Regions of Morocco
Regions are currently the highest administrative divisions in Morocco. Since 2015, Morocco officially administers 12 regions, including one (Dakhla-Oued Ed-Dahab) that lies completely within the disputed territory of Western Sahara and two (Laâyoune-Sakia El Hamra and Guelmim-Oued Noun) that lie partially within it. The regions are subdivided into a total of 75 second-order administrative divisions, which are prefectures and provinces.
|Regions of Morocco|
جهات المغرب (Arabic)
Timnaḍin n Murakuc (Berber)
|Location||Kingdom of Morocco|
|Populations||142,955 (Dakhla-Oued Ed-Dahab) – 6,861,737 (Casablanca-Settat)|
|Subdivisions||Provinces and prefectures|
A region is governed by a directly elected regional council. The president of the council is responsible for carrying out the council's decisions. Prior to the 2011 constitutional reforms, this was the responsibility of the Wali, the representative of the central government appointed by the King, who now plays a supporting role in the administration of the region.
Regions since 2015Edit
On 3 January 2010, the Moroccan government established the Consultative Commission for the Regionalization (CCR), which aimed to decentralize power to the regions, and confer a greater autonomy to the regions coinciding with the Western Sahara. The commission published provisional names and numbers for the new regions, and their names were officially fixed in the Bulletin Officiel dated 5 March 2015. The new regional councils elected their presidents on 14 September 2015 and regional governors were appointed on 13 October 2015.
|5||Béni Mellal-Khénifra||Béni Mellal|
|11||Laâyoune-Sakia El Hamra[A]||Laâyoune|
A.^ Lies partially or completely within the disputed territory of Western Sahara.
1997 to 2010: Full unitary systemEdit
Between 1997 and 2010, Morocco had 16 regions.
The entirety of Oued Ed-Dahab-Lagouira (1), the vast majority of Laâyoune-Boujdour-Sakia El Hamra (2), and part of Guelmim-Es Semara (3) were situated within the disputed territory of Western Sahara. The sovereignty of Western Sahara is disputed between Morocco and the Polisario Front which claims the territory as the independent Sahrawi Arab Democratic Republic. Most of the region is administered by Morocco as its Southern Provinces. The Polisario Front, based in headquarters at Tindouf in south western Algeria, controls only those areas east of the Moroccan Wall.
Regions before 1997Edit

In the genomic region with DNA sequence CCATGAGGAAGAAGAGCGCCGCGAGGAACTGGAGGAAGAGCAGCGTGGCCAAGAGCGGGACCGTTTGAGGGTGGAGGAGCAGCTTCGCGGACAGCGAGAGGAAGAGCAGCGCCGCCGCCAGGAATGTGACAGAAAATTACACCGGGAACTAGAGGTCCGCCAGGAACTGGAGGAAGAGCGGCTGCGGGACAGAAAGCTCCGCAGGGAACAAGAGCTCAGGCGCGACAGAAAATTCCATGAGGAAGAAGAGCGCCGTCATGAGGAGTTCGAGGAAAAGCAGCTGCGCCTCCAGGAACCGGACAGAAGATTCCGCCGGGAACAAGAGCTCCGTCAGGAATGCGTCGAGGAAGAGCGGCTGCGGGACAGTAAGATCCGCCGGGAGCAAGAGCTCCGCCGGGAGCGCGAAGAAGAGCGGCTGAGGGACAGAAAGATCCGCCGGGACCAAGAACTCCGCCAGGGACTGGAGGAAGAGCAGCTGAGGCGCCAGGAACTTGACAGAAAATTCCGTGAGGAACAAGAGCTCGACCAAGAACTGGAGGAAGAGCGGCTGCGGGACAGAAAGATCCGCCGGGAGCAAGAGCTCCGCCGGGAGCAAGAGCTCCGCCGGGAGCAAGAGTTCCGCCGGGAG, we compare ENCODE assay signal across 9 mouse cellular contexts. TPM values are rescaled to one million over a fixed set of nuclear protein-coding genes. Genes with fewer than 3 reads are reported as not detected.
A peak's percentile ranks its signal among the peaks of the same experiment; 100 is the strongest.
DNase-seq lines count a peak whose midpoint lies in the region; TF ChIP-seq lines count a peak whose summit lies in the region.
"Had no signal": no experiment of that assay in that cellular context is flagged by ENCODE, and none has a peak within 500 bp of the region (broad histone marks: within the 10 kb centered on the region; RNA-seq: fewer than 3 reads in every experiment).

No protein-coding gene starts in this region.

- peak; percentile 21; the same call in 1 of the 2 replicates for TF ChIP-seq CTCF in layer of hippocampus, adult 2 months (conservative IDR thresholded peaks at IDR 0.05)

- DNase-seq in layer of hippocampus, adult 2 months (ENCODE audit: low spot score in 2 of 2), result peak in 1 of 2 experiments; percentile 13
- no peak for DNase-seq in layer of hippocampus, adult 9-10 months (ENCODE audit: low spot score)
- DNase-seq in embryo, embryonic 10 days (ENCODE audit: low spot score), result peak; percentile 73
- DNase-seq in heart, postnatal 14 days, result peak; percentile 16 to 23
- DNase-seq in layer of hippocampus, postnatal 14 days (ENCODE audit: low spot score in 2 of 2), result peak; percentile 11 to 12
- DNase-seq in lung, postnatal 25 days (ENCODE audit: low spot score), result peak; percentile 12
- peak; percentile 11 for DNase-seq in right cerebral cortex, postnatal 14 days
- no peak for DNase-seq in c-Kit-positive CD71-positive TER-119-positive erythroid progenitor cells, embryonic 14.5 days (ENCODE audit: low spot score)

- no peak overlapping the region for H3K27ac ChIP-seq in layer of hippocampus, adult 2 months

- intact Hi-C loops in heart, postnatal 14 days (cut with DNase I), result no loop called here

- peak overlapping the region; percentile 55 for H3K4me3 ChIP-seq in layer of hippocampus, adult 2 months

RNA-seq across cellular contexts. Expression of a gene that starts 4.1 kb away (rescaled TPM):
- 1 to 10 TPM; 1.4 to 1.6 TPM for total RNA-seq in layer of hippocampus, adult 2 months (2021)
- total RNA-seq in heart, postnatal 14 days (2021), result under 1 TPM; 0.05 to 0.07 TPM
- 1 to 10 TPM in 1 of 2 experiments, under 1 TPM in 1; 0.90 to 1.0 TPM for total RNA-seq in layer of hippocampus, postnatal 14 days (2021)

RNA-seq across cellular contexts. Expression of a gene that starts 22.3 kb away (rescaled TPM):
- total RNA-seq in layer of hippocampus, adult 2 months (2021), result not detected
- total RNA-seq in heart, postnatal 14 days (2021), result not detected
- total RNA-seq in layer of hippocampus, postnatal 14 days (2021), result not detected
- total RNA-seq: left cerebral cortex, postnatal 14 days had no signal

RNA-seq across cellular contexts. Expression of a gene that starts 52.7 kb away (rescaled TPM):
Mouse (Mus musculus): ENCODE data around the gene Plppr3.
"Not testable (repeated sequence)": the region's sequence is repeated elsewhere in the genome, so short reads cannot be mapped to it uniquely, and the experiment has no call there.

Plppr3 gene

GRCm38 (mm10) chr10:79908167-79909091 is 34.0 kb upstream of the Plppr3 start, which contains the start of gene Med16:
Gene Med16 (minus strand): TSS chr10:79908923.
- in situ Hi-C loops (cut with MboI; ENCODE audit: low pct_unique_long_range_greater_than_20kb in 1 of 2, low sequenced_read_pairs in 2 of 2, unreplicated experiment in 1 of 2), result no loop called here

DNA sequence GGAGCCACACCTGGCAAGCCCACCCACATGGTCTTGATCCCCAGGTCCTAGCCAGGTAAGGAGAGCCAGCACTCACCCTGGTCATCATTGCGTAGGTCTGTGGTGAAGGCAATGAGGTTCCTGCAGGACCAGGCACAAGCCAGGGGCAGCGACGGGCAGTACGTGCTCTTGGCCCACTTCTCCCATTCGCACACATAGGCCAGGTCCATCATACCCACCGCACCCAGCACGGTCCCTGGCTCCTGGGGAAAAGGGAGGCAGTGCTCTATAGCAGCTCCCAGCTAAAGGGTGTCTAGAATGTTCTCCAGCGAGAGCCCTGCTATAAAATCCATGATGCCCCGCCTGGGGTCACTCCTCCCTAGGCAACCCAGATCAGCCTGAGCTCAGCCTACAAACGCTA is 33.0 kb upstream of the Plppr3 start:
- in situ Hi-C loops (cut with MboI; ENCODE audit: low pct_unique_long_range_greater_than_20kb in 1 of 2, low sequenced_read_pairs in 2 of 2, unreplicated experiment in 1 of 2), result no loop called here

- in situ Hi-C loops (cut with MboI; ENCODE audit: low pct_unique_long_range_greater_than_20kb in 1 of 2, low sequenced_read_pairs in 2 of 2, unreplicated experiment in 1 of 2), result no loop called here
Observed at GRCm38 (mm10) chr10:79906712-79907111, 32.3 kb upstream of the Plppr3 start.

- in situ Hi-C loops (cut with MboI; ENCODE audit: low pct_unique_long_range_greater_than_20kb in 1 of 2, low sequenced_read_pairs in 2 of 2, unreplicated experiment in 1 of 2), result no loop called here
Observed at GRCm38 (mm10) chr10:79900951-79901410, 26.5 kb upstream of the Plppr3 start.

Before 1997, Morocco was divided into 7 regions: Central, Eastern, North-Central, Northwestern, South-Central, Southern, Tansift.
- "Morocco in Figures 2003: A document by the Moroccan Embassy in the USA" (PDF). themoroccanembassy.com. Archived from the original (PDF) on 22 April 2013. Retrieved 7 May 2018.
- "Maroc: Fiche technique" (PDF) (in French). ARLEM. 2014. Archived (PDF) from the original on 24 October 2016. Retrieved 23 October 2016.
- "Moroccan Government website concerning the regionalization". regionalisationavancee.ma. Archived from the original on 11 December 2017. Retrieved 7 May 2018.
- "Décret fixant le nom des régions" (PDF). Portail National des Collectivités Territoriales (in French). Archived from the original (pdf) on 18 May 2015. Retrieved 11 July 2015.
- "Ministère de l'Intérieur : l'élection des présidents des Conseils des régions s'est déroulée dans de bonnes conditions et dans un climat de transparence" [Ministry of the Interior: the regional council presidential elections took place under good conditions and in an air of transparency] (Press release) (in French). Maghreb Arabe Press. 14 September 2015. Archived from the original on 22 December 2015. Retrieved 11 December 2015.
- "SM le Roi a procédé à la nomination les Walis des régions" [HM the King appointed the Walis of the regions]. La Vie Éco (in French). 14 October 2015. Archived from the original on 22 December 2015. Retrieved 13 December 2015.
- "Régions". Portail national du Maroc. Government of Morocco. Archived from the original on 3 October 2011. Retrieved 22 April 2013.
- "Morocco Regions". www.statoids.com. Archived from the original on 10 October 2017. Retrieved 7 May 2018.